She will be the first African-American to appear in any currency or bill in United States’ history.
She was famed for rescuing a lot of African slaves by purchasing their freedom during the era of slavery in the ugly era of American history. She made the famous quote of “I would have rescued more slaves if at all they accepted that they were slaves”.
By Maya Rohdan @m_rohdan
The Treasury Department announced Wednesday that Alexander Hamilton will stay on the $10 bill, but abolitionist hero Harriet Tubman will replace Andrew Jackson as the portrait on the $20 bill.
The Department plans to unveil designs of the $5 bill, $10 bill, and $20 bill in 2020, in honor of the 100th anniversary of the 19th Amendment. As TIME reported last week, the timing on the production of the $20 bill is up in the air. Though the designs will be unveiled in 2020, the bills will enter circulation sometime later, with the $10 bill coming first. Because all of the bills will feature tactile changes to aide the blind, changes could take a significant amount of time.
On Wednesday, Secretary Lew said he has instructed the Bureau of Engraving and Printing and coordinated with the Federal Reserve to accelerate the process. Lew said there are two things he and the Chair of the Federal Reserve agree on: “we can’t compromise security and we have to work as quickly as possible,” he said.
Though Hamilton is staying on the front of the $10 bill, an image of multiple women’s suffragists including Lucretia Mott, Sojourner Truth, Susan B. Anthony, Elizabeth Cady Stanton, and Alice Paul, will appear on the back. Andrew Jackson will also remain on the $20 bill, he’ll just be moved to the back.
Treasury Secretary Jack Lew announced last June that a woman would appear as portrait of the bill, though over the course of 10 months—following public input and some intense lobbying efforts by various groups—his thinking changed. “For me, personally, there was an aha moment in July when it became clear that going bigger would give us the ability to tell more stories,” Lew said Wednesday.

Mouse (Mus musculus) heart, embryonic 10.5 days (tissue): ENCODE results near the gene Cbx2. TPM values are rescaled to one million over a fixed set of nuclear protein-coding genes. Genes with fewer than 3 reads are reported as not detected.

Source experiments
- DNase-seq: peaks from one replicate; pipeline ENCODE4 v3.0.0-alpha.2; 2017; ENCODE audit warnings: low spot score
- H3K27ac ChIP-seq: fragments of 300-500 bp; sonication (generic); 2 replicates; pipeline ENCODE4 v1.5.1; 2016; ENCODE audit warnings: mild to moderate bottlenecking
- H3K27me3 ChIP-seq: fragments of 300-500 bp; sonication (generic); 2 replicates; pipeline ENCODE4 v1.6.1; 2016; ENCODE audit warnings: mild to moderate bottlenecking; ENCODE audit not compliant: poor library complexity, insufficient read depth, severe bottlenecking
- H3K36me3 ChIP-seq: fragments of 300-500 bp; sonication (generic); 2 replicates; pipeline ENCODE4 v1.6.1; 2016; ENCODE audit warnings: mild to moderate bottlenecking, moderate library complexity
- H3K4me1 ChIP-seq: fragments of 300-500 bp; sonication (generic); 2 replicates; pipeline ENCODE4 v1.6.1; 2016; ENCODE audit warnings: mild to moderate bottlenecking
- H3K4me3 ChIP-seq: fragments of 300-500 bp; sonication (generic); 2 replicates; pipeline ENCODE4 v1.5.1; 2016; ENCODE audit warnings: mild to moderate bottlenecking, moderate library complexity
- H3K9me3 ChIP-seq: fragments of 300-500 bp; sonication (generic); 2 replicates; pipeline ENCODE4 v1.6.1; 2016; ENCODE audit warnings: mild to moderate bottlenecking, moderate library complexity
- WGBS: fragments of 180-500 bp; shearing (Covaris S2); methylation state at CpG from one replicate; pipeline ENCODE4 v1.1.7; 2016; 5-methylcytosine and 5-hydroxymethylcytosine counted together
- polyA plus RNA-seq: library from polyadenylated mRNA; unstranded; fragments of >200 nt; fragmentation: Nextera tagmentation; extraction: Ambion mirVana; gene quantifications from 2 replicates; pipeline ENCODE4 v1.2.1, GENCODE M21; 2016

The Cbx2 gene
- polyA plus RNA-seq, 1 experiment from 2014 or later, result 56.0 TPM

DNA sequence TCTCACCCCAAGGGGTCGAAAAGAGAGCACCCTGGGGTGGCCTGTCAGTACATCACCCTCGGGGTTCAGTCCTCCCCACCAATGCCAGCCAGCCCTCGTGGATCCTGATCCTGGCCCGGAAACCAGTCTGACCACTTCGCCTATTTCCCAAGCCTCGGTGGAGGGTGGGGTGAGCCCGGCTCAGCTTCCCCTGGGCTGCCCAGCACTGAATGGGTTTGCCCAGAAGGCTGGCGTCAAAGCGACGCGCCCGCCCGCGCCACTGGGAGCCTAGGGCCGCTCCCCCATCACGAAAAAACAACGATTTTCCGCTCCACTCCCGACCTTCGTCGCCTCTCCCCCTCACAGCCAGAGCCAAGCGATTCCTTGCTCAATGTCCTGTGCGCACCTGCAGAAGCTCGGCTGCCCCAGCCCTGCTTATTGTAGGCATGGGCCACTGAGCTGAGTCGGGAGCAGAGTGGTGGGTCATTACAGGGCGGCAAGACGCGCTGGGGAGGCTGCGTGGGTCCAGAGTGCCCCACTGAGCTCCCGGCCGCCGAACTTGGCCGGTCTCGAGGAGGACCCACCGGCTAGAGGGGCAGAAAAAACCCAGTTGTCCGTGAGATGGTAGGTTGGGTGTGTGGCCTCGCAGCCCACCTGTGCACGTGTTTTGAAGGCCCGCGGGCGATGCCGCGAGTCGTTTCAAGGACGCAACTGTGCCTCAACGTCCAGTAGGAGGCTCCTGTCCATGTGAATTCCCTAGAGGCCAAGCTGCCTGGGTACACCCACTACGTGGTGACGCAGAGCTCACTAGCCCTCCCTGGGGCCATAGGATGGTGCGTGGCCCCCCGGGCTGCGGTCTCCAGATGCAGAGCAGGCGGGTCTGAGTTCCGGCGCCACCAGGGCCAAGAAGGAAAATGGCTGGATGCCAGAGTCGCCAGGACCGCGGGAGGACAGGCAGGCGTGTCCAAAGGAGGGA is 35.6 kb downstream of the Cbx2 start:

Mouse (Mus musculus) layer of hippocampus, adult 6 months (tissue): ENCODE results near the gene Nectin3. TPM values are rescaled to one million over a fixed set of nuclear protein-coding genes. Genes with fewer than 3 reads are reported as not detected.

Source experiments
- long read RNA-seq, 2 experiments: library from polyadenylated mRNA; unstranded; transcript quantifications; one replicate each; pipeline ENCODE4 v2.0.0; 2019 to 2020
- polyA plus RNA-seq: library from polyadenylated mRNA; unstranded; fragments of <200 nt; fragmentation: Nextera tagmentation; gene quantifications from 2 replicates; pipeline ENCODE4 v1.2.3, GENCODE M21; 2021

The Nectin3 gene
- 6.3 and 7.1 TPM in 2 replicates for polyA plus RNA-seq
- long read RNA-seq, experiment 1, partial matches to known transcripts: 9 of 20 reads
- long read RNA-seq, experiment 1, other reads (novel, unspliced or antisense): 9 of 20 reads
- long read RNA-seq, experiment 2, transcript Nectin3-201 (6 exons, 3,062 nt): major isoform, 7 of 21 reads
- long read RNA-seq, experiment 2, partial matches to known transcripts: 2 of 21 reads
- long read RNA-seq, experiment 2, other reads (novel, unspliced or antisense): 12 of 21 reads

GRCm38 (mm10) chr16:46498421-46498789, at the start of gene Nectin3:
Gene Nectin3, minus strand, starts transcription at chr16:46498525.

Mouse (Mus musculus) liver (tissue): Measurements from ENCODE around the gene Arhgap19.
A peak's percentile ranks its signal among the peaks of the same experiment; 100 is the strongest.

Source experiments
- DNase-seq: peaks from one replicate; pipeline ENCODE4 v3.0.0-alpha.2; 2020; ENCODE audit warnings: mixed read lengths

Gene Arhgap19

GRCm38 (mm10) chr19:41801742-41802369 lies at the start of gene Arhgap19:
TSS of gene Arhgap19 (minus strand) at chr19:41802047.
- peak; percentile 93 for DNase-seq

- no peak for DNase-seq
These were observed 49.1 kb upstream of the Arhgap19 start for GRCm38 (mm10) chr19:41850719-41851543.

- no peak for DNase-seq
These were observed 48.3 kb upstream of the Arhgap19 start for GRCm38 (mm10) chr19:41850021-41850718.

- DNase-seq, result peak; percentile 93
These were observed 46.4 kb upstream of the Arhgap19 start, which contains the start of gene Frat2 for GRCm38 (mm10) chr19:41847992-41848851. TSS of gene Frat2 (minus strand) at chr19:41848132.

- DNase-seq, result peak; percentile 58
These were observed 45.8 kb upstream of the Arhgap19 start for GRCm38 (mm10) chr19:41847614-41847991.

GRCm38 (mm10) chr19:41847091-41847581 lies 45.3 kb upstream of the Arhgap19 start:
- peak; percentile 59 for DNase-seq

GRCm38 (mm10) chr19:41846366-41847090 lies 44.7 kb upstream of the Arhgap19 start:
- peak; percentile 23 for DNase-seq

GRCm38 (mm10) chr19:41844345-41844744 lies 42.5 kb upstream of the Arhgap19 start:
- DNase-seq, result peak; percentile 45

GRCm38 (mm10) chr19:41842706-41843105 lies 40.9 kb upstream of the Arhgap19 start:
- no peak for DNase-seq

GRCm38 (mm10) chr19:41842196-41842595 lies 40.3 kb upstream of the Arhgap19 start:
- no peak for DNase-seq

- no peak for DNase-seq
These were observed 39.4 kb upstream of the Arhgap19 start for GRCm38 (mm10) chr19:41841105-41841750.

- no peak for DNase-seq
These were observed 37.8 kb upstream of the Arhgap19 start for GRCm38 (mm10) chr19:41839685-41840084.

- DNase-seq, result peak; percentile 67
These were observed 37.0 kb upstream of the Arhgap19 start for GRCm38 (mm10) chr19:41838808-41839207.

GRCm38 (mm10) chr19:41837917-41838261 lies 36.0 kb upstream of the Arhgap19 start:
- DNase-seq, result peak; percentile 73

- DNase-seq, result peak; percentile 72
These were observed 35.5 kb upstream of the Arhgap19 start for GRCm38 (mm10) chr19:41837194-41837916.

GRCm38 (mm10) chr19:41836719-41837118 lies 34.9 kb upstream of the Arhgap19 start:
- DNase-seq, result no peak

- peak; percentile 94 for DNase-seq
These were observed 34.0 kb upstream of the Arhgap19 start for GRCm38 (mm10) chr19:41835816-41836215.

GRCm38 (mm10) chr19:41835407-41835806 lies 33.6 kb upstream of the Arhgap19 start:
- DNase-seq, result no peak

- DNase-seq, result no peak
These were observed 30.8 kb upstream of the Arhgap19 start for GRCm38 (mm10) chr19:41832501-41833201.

Secretary Lew and Treasurer Rosie Rios, who has been working to get a woman on the currency since she arrived at the Treasury Department, said Wednesday the decision to place Harriet Tubman on the front of the currency was an easy one.
“The life of Harriet Tubman is really one of the greater American stories,” Lew said. “I think it’s a story that reflects both American values and American democracy, but also the power of an individual to make a difference in our democracy.”
The Treasury Department got millions of responses when they opened up the process to the public last June—through the mail, via email and on social media. The face of the current $10 bill has a lot of notable fans, including the Treasury Secretary himself, who has called Alexander Hamilton a personal hero. Hamilton has also become a pop culture mega-star thanks to the Pulitzer Prize winning hip-hop musical about his life. The star and creator of the musical, Lin Manuel Miranda, met with Lew to talk currency earlier this year.
Andrew Jackson, on the other hand, has a number of vocal detractors, led by the grassroots organization Women on 20s, which has ferociously lobbied for him to get the boot from the $20 bill. But leaders of the organization have recently shifted their tone given the probable timing of that change. If women have to appear on the back of the $10 bill, Barbara Ortiz Howard and Susan Ades Stone wrote in an op-ed for TIME, the Department should simultaneously redesign the $20.
Lew acknowledged he couldn’t make everyone happy with his decision, but said his decision takes a “long-term view.”
“I knew we couldn’t make everyone happy,” he said. “But there’s a reason the decision rests with the Secretary of the Treasury to make decisions that are balanced and have a long term view.”
The entire series of bills will get a redesign, including the the $5 bill, which will feature images of historic events in the fight for Civil Rights for black Americans that occurred on the steps of the Lincoln Memorial, including Martin Luther King’s “I Have a Dream” speech and a 1939 performance by Opera singer Marian Anderson.